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Protein Formulation and Delivery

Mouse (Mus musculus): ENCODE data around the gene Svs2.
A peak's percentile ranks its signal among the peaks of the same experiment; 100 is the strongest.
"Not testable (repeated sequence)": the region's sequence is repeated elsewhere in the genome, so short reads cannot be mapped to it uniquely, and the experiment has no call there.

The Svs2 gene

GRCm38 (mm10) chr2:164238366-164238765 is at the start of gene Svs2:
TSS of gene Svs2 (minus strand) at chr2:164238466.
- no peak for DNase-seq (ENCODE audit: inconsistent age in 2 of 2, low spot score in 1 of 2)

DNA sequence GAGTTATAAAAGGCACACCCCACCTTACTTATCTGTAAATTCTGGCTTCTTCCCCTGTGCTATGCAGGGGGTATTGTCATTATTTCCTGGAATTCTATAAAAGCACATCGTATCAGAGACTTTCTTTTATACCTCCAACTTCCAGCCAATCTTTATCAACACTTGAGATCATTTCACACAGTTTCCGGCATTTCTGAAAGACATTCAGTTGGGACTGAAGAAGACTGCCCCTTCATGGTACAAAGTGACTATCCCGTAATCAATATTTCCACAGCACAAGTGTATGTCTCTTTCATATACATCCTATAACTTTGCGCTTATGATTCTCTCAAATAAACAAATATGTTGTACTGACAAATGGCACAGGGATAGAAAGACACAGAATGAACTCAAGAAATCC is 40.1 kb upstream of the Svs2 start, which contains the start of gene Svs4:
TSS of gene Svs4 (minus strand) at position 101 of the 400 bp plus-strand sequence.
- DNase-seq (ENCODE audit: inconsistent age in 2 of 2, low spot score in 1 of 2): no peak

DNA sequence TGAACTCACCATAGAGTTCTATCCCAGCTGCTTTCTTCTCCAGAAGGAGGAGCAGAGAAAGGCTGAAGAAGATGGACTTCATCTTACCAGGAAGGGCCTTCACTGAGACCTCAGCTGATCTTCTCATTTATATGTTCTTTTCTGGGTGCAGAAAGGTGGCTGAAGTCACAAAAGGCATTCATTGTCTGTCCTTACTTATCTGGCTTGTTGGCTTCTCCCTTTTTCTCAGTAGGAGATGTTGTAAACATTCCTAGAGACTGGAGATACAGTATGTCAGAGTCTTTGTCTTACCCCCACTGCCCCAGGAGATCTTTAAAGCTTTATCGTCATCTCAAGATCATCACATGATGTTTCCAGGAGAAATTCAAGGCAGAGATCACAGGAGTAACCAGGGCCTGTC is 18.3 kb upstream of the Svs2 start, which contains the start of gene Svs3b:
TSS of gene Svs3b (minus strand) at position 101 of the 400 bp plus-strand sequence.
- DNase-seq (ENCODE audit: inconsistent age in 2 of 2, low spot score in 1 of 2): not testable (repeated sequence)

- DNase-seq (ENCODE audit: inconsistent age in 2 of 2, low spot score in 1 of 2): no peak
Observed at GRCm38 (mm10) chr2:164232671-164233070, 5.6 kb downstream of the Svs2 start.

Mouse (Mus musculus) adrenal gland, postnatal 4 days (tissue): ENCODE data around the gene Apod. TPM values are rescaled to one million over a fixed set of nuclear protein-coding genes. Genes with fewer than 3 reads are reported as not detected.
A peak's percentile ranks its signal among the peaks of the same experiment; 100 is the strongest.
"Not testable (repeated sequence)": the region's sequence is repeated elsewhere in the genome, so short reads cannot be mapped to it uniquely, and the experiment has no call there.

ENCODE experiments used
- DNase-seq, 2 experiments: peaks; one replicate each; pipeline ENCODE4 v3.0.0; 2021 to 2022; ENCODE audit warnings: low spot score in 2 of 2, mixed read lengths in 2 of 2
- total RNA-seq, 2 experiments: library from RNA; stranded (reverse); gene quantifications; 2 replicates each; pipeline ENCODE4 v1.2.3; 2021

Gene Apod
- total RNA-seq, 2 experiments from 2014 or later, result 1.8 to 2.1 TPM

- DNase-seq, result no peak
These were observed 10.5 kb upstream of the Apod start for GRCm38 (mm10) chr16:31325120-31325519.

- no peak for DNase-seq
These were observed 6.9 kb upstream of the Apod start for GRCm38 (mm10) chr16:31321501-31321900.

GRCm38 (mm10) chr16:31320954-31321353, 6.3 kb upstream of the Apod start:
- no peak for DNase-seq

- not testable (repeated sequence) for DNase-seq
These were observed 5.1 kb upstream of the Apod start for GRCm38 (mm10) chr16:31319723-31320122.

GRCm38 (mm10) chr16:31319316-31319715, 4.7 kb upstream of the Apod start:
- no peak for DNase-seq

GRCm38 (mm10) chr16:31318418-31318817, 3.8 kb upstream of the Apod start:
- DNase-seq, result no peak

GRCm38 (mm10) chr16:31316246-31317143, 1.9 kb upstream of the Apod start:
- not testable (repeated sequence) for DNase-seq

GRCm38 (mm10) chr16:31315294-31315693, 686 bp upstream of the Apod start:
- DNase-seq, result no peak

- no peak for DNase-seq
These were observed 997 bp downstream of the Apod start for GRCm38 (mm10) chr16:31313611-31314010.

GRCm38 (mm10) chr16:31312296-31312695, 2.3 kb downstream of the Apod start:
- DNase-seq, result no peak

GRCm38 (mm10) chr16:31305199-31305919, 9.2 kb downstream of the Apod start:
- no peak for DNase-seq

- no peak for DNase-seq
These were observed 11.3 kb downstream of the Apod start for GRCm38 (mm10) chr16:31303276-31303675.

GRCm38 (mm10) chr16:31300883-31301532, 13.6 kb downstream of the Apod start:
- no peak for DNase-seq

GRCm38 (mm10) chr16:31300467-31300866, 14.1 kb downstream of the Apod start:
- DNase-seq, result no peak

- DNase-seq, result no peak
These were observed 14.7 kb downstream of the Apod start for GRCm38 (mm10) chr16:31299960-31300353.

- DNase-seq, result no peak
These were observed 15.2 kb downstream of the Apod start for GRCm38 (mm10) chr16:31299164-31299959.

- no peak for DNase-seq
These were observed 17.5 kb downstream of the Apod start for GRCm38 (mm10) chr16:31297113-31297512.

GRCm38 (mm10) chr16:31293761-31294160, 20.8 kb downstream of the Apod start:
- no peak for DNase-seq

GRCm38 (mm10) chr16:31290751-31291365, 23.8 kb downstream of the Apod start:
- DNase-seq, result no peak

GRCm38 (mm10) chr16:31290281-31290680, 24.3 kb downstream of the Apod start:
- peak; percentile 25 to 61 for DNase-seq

This handy reference provides insight into the approach used to identify the stability profile of a molecule that comes at the end of the drug registration process, and supplies an in-depth review of the mechanisms and associated causes of protein instability likely to be encountered during drug formulation development. Emphasizes the importance of selecting formulation conditions, excipients, and container closure systems to minimize degradation processes and maximize shelf stability! Organized to direct scientists new to the field of protein formulation to appropriate starting points of drug development, Protein Formulation and Delivery · includes a discussion of accelerated stability testing and its limitations in identifying stable formulations · details analytical methods commonly used in stability assessment and formulation development · stresses the importance of demonstrating the stability-indicating nature of an assay · describes the drug substance manufacturing process succinctly · examines preformulation and development of traditional solution and lyophilized formulations intended for intravenous administration · covers aseptic processing in drug development and the potential development of a freeze-drying cycle · explores the development of nontraditional formulations, alternate routes of drug delivery, and controlled release dosage forms · discusses the physical and chemical characteristics of proteins in microsphere delivery systems · analyzes protein degradation mechanisms, and methods of detecting and monitoring degradation · explores formulations intended for injection, inhalation, and controlled delivery · and more! Presenting over 660 references and an extensive literature review valuable to scientists at every level, Protein Formulation and Delivery is an indispensable guide for industrial, research, and clinical pharmaceutical scientists, pharmacists, and pharmacologists; drug regulatory affairs personnel; biotechnologists; formulation, analytical, and synthetic chemists and engineers; and upper-level undergraduate and graduate students in these disciplines.


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